BIPV/T facades – A new opportunity for integrated collector-storage solar water heaters? Part 1: State-of-the-art, theory and potential

Research output: Contribution to journalArticle

Abstract

Building Integrated Photovoltaic Thermal (BIPV/T) systems are promising solutions for serving local electricity and heat demands in Net Zero Energy Buildings (NZEB). Despite BIPV/T offering clear energetic and space saving advantages compared to separate BIPV and solar thermal, overheating occurs when no thermal demand exists, resulting in reduced yields, stagnation damage, and excessive fluid pressures. Whilst continuous fluid flows mitigate overheating, corresponding parasitic demands and space requirements are significant (pumps, large storage tanks or heat rejection equipment). This two-part study examines an alternative approach to BIPV/T, addressing overheating by combining BIPV and Integrated Collector-Storage Solar Water Heater (ICSSWH) concepts. Solar heating capabilities of ICSSWH collectors are well established and their overnight heat loss characteristics provide passive overheating control. BIPV-ICSSWH approaches have yet to be investigated extensively. This paper (Part 1 of 2) reviews state-of-the-art and performance benchmarks in BIPV/T and ICSSWH; proposes new performance metrics enabling fairer comparisons; and develops a heat transfer model for BIPV-ICSSWH façade elements employing Planar Liquid-Vapour Thermal Diodes (PLVTD) to regulate absorber temperatures and heat losses. Multi-day solar thermal collection, photovoltaic generation, and overnight heat retention behaviours are simulated in different climates. The modelling results (experimentally validated in Part 2 of 2) suggests BIPV-PLVTD-ICSSWHs with single transparent covers and ς ≈ 90% PLVTD diodicity achieve η T,col ≈ 60% solar thermal efficiency at N ≈ 0.035m 2K·W −1, PV/T performance ratio PR T3 ≈ 75%, and heat loss coefficient U r,sysA sys/u ≈ 20 W·m −3K −1. The novel BIPV-PLVTD-ICSSWH approach can reduce maximum stagnation by 20 °C compared to conventional BIPV/T and therefore support NZEB realisation during global efforts to tackle the climate crisis.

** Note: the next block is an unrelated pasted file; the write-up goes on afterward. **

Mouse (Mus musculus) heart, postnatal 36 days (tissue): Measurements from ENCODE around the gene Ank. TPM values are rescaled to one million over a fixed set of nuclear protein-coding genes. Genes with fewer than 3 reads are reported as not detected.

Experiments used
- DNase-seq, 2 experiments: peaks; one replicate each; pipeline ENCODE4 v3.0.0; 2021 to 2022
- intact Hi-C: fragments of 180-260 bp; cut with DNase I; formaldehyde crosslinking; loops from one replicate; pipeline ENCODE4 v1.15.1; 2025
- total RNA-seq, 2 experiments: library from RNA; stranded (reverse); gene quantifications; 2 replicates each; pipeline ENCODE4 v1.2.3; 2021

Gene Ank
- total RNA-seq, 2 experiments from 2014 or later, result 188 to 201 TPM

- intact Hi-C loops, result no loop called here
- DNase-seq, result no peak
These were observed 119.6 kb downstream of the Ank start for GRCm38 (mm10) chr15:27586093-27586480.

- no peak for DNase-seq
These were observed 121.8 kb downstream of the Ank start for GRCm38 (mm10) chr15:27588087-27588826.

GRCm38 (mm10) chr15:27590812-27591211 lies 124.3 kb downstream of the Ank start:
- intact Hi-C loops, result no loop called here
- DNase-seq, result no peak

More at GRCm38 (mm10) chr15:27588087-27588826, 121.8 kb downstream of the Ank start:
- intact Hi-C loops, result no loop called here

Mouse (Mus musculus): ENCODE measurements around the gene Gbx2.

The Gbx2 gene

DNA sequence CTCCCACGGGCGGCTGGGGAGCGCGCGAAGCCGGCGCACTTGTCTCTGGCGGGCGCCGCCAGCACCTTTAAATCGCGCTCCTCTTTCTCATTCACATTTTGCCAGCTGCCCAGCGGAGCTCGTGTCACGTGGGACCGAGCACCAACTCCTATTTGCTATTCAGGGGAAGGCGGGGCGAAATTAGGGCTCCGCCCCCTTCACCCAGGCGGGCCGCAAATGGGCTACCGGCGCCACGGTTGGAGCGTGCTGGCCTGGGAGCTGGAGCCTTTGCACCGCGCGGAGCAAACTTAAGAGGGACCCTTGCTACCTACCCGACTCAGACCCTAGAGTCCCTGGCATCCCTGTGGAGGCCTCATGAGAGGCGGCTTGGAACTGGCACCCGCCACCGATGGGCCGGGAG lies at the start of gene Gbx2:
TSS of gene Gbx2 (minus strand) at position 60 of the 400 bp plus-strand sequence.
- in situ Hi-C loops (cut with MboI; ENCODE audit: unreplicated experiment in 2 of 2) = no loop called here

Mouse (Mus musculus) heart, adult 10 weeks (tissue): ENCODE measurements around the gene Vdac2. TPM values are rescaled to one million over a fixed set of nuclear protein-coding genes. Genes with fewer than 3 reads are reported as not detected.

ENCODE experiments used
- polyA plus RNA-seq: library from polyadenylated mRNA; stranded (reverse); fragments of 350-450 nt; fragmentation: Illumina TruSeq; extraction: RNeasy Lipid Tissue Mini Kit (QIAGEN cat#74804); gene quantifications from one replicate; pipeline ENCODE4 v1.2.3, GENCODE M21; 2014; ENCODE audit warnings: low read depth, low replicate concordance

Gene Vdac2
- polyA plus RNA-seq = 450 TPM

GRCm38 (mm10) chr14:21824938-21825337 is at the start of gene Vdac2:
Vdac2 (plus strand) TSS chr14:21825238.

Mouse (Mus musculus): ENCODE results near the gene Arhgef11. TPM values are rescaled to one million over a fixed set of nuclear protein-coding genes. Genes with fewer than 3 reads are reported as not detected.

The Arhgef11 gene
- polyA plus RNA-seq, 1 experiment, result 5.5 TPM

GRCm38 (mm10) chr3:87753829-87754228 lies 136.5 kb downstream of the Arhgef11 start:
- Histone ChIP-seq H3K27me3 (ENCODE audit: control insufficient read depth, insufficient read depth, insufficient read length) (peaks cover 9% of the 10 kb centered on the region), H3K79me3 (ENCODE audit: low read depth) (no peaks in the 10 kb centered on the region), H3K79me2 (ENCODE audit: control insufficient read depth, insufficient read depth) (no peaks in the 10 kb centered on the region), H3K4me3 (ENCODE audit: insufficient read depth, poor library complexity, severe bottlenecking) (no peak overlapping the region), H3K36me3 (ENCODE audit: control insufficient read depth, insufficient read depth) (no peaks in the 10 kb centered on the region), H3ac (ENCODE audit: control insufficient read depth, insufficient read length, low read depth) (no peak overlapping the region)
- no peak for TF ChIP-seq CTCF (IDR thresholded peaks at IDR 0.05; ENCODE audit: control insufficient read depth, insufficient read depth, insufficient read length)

Original languageEnglish
Pages (from-to)317-335
Number of pages19
JournalSolar Energy
Volume207
Early online date8 Jul 2020
DOIs
Publication statusPublished - 1 Sep 2020

Keywords

  • Building facade
  • Heat removal factor
  • Integrated Collector-Storage Solar Water Heaters (ICSSWH)
  • Photovoltaic-thermal (PV/T)
  • Solar collector
  • Thermal diode

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    Jayanta Mondol

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